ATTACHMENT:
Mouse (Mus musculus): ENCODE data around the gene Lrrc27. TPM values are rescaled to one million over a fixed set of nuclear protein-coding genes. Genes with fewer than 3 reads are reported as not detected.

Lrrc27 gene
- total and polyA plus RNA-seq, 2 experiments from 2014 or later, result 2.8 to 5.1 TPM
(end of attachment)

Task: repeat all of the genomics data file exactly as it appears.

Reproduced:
Mouse (Mus musculus): ENCODE data around the gene Lrrc27. TPM values are rescaled to one million over a fixed set of nuclear protein-coding genes. Genes with fewer than 3 reads are reported as not detected.

Lrrc27 gene
- total and polyA plus RNA-seq, 2 experiments from 2014 or later, result 2.8 to 5.1 TPM